In a hilarious medley of simple and technical language, the study concluded that “cute objects may be used as an emotion elicitor to induce careful behavioral tendencies in specific situations, such as driving and office work.”
Many of us find it hard to concentrate when our desks look like a tornado just went through. The papers, the crumbs, the piles of books we’re never going to read … it can all cause quite a bit of stress, and has actually been proven, in some cases, to undermine our productivity.
For instance, OfficeMax surveyed over 1,000 American adults and found that 90% of them believe clutter has a negative impact on their lives and work. Specifically, they found that 77% of them believe cluttered workspaces damage their productivity, and more than half believe it impairs their state of mind and motivation levels.
If you’re one of the many people now working remotely, a messy workspace or home can make things even more distracting than office disorganization.
But. on the other hand, some people claim to love their messy desks, and there are actually studies out there that have found, for example, that disordered environments make people focus on their goals more effectively. In the end, it’s all about “being honest about your clutter style,” Julia Mossbridge, M.A., PhD, and visiting scholar at Northwestern University Department of Psychology, told Fast Company. Otherwise, you’ll find yourself wasting time working against your natural tendencies.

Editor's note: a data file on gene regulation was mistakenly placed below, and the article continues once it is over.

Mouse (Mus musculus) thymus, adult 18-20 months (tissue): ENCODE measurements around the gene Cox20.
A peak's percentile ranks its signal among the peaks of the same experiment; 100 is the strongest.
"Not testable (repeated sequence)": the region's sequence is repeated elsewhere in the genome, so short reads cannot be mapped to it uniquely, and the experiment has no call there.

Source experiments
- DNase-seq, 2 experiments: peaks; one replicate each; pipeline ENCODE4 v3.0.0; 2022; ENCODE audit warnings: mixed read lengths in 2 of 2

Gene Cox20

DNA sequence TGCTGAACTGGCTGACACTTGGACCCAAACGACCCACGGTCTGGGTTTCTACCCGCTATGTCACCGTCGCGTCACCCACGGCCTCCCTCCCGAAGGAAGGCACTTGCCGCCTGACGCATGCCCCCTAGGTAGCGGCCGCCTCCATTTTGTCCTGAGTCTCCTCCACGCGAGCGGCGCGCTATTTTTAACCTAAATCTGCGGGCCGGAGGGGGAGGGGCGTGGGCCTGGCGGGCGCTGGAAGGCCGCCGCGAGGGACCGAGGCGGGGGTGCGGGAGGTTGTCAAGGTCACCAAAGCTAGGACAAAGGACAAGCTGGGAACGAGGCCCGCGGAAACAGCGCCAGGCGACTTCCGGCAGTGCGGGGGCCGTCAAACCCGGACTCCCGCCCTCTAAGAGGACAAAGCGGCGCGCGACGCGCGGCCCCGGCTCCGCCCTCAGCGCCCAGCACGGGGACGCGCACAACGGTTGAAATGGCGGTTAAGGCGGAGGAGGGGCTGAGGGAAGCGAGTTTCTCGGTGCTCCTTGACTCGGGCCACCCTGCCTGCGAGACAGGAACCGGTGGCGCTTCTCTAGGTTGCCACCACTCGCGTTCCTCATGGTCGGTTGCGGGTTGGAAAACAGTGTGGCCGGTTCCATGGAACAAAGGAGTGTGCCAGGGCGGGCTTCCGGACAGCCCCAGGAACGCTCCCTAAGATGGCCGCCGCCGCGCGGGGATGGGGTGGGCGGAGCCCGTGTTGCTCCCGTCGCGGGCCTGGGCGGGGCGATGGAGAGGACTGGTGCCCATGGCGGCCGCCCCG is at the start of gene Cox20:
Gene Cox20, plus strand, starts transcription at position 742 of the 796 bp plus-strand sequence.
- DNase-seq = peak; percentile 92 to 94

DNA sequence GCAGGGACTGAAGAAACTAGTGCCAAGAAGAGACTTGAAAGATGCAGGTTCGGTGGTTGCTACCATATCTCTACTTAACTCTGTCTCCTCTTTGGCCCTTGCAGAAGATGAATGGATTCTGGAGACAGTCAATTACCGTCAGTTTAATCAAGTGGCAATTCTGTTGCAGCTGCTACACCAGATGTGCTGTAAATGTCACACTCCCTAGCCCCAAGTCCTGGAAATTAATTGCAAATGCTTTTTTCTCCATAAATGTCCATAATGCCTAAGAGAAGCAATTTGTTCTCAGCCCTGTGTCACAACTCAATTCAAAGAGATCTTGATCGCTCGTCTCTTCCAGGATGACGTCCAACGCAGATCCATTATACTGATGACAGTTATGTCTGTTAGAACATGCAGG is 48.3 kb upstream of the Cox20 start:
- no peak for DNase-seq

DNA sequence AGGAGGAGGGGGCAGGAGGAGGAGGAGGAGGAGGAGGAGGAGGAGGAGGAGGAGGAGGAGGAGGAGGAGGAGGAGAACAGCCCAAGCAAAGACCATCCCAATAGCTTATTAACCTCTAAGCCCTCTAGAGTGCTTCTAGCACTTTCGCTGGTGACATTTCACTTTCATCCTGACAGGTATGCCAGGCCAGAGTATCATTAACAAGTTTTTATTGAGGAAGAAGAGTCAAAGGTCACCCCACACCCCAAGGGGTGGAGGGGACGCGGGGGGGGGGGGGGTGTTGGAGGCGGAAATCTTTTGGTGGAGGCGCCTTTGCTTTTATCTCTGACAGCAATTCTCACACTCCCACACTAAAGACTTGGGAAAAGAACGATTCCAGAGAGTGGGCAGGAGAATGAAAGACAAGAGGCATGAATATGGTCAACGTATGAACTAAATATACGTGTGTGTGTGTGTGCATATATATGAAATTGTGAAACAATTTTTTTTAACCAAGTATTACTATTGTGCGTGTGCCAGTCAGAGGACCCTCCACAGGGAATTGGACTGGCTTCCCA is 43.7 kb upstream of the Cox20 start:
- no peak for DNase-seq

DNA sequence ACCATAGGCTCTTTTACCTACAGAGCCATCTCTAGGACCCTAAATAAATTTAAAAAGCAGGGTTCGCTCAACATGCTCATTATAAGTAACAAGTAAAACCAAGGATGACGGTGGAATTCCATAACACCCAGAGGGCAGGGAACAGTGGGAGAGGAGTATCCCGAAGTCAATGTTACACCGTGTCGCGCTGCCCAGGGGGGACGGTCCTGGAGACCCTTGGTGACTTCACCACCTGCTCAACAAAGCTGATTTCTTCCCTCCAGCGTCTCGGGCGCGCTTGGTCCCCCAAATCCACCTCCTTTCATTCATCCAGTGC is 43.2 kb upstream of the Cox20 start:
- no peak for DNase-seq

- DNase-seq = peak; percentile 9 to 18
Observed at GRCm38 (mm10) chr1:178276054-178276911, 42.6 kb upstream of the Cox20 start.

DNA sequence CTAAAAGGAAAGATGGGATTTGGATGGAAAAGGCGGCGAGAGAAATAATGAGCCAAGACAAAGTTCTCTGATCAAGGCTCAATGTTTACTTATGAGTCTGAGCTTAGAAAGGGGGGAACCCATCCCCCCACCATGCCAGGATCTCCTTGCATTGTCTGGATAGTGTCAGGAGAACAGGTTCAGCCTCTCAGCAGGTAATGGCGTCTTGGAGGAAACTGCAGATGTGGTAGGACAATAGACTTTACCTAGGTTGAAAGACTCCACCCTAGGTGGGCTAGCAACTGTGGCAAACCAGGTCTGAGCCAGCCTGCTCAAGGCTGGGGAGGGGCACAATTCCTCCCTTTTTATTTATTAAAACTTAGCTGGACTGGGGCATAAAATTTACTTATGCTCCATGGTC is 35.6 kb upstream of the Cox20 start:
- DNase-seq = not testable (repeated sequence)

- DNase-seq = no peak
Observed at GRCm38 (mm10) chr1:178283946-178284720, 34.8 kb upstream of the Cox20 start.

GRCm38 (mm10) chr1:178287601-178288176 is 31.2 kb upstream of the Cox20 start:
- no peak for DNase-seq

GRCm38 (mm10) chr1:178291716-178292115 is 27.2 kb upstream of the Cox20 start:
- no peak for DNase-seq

Can listening to music while you work actually make you more productive? Yes — but it’s not a direct cause-and-effect relationship. It turns out listening to music while you work can increase productivity, but mostly because it makes you happy, which prompts your brain to increase dopamine.
One study published by the University of Windsor in Canada looked at how listening to music affected work quality and time-on-task of software design, specifically. The study found that software developers who listened to music finished tasks more quickly and came up with better ideas than those who didn’t — but for a very specific reason: because the music improved their mood.
“When you’re stressed, you might make a decision more hastily; you have a very narrow focus of attention,” said Teresa Lesiuk, who headed the study. “When you’re in a positive mood, you’re able to take in more options.”
The study found that personal choice for what you were listening to mattered a lot. After all, if you don’t like classical music, why would listening to it make you happier? So put on a pair of headphones and check out this list of six science-backed music playlists for increasing your productivity.